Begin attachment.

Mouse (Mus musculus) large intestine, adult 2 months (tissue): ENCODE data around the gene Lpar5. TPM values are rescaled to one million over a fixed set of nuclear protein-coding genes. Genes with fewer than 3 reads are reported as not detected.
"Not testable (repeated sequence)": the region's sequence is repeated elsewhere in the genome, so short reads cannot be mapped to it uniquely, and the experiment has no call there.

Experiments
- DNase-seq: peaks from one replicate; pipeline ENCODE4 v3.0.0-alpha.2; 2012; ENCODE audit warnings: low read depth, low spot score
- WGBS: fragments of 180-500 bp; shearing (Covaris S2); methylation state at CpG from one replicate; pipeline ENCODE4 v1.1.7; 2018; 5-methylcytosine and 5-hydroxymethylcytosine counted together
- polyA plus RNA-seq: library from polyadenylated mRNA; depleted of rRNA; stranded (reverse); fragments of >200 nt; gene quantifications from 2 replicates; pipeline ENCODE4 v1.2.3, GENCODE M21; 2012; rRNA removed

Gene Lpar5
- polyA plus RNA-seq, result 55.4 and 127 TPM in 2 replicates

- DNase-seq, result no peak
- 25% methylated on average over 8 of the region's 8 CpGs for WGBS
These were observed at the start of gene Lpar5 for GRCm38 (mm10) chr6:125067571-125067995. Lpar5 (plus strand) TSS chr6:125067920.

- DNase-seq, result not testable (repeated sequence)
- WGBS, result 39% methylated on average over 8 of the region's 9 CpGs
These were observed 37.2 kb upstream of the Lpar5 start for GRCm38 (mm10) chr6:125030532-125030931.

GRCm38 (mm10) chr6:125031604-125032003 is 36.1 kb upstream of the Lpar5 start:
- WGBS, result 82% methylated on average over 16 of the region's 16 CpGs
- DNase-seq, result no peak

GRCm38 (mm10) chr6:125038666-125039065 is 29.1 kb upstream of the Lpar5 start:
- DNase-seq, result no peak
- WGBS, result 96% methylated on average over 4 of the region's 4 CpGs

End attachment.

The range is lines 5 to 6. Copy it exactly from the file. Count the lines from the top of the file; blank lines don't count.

- WGBS: fragments of 180-500 bp; shearing (Covaris S2); methylation state at CpG from one replicate; pipeline ENCODE4 v1.1.7; 2018; 5-methylcytosine and 5-hydroxymethylcytosine counted together
- polyA plus RNA-seq: library from polyadenylated mRNA; depleted of rRNA; stranded (reverse); fragments of >200 nt; gene quantifications from 2 replicates; pipeline ENCODE4 v1.2.3, GENCODE M21; 2012; rRNA removed